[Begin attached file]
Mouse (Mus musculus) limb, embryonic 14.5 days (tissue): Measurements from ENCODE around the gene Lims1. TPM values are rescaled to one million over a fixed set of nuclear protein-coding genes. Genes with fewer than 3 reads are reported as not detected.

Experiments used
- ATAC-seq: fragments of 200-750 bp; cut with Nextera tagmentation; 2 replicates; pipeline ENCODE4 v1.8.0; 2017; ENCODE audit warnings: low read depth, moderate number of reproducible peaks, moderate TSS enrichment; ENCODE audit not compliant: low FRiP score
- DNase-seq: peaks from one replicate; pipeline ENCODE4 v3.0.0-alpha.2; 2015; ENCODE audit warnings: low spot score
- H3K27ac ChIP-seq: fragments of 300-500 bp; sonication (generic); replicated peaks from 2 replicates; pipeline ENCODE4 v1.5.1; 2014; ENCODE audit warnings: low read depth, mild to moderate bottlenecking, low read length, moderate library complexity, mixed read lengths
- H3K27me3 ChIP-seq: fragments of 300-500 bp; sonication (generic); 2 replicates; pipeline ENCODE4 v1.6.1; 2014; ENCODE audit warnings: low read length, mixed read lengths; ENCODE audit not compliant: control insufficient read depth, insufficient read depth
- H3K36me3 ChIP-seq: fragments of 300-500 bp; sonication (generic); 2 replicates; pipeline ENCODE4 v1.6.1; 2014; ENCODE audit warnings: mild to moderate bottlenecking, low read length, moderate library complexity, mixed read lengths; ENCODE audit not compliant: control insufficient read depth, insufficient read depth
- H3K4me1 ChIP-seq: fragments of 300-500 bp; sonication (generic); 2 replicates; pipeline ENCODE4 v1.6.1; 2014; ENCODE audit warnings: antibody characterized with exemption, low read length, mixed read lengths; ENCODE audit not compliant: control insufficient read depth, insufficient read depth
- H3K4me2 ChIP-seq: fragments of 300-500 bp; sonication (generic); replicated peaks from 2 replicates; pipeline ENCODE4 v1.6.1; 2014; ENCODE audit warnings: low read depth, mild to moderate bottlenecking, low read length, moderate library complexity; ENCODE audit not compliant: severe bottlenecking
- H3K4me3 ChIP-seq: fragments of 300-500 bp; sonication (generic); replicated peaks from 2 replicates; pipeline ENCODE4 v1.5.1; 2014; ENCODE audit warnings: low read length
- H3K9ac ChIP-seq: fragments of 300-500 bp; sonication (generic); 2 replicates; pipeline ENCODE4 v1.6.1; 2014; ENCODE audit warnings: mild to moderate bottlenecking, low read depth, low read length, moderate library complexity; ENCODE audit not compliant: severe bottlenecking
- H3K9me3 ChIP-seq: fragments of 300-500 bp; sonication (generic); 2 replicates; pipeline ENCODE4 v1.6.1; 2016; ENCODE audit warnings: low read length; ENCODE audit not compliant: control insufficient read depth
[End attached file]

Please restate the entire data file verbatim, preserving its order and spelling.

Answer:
Mouse (Mus musculus) limb, embryonic 14.5 days (tissue): Measurements from ENCODE around the gene Lims1. TPM values are rescaled to one million over a fixed set of nuclear protein-coding genes. Genes with fewer than 3 reads are reported as not detected.

Experiments used
- ATAC-seq: fragments of 200-750 bp; cut with Nextera tagmentation; 2 replicates; pipeline ENCODE4 v1.8.0; 2017; ENCODE audit warnings: low read depth, moderate number of reproducible peaks, moderate TSS enrichment; ENCODE audit not compliant: low FRiP score
- DNase-seq: peaks from one replicate; pipeline ENCODE4 v3.0.0-alpha.2; 2015; ENCODE audit warnings: low spot score
- H3K27ac ChIP-seq: fragments of 300-500 bp; sonication (generic); replicated peaks from 2 replicates; pipeline ENCODE4 v1.5.1; 2014; ENCODE audit warnings: low read depth, mild to moderate bottlenecking, low read length, moderate library complexity, mixed read lengths
- H3K27me3 ChIP-seq: fragments of 300-500 bp; sonication (generic); 2 replicates; pipeline ENCODE4 v1.6.1; 2014; ENCODE audit warnings: low read length, mixed read lengths; ENCODE audit not compliant: control insufficient read depth, insufficient read depth
- H3K36me3 ChIP-seq: fragments of 300-500 bp; sonication (generic); 2 replicates; pipeline ENCODE4 v1.6.1; 2014; ENCODE audit warnings: mild to moderate bottlenecking, low read length, moderate library complexity, mixed read lengths; ENCODE audit not compliant: control insufficient read depth, insufficient read depth
- H3K4me1 ChIP-seq: fragments of 300-500 bp; sonication (generic); 2 replicates; pipeline ENCODE4 v1.6.1; 2014; ENCODE audit warnings: antibody characterized with exemption, low read length, mixed read lengths; ENCODE audit not compliant: control insufficient read depth, insufficient read depth
- H3K4me2 ChIP-seq: fragments of 300-500 bp; sonication (generic); replicated peaks from 2 replicates; pipeline ENCODE4 v1.6.1; 2014; ENCODE audit warnings: low read depth, mild to moderate bottlenecking, low read length, moderate library complexity; ENCODE audit not compliant: severe bottlenecking
- H3K4me3 ChIP-seq: fragments of 300-500 bp; sonication (generic); replicated peaks from 2 replicates; pipeline ENCODE4 v1.5.1; 2014; ENCODE audit warnings: low read length
- H3K9ac ChIP-seq: fragments of 300-500 bp; sonication (generic); 2 replicates; pipeline ENCODE4 v1.6.1; 2014; ENCODE audit warnings: mild to moderate bottlenecking, low read depth, low read length, moderate library complexity; ENCODE audit not compliant: severe bottlenecking
- H3K9me3 ChIP-seq: fragments of 300-500 bp; sonication (generic); 2 replicates; pipeline ENCODE4 v1.6.1; 2016; ENCODE audit warnings: low read length; ENCODE audit not compliant: control insufficient read depth